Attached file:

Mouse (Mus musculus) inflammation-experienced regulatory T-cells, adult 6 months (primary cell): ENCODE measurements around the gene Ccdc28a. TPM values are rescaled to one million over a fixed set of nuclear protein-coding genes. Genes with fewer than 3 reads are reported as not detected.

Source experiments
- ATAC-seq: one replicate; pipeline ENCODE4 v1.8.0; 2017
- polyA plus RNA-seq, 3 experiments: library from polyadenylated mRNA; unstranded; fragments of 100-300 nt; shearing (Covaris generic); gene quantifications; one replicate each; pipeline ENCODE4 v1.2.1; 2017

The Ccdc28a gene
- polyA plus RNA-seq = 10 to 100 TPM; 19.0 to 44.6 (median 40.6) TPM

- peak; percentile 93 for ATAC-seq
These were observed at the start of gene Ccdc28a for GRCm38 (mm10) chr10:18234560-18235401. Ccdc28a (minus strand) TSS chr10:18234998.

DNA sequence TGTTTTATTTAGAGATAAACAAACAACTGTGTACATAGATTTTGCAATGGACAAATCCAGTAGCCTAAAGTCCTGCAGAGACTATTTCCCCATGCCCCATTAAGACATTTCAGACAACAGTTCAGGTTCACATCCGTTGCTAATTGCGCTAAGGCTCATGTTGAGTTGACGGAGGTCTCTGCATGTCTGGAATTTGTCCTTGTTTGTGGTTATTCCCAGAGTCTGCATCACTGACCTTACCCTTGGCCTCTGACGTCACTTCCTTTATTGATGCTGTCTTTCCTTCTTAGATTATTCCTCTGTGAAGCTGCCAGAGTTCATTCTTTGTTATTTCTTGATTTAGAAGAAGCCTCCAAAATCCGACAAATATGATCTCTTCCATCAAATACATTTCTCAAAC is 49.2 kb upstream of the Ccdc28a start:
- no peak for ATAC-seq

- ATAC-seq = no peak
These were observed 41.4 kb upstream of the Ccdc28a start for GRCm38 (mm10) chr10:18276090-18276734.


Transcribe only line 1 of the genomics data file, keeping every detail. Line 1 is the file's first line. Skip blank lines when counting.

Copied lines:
Mouse (Mus musculus) inflammation-experienced regulatory T-cells, adult 6 months (primary cell): ENCODE measurements around the gene Ccdc28a. TPM values are rescaled to one million over a fixed set of nuclear protein-coding genes. Genes with fewer than 3 reads are reported as not detected.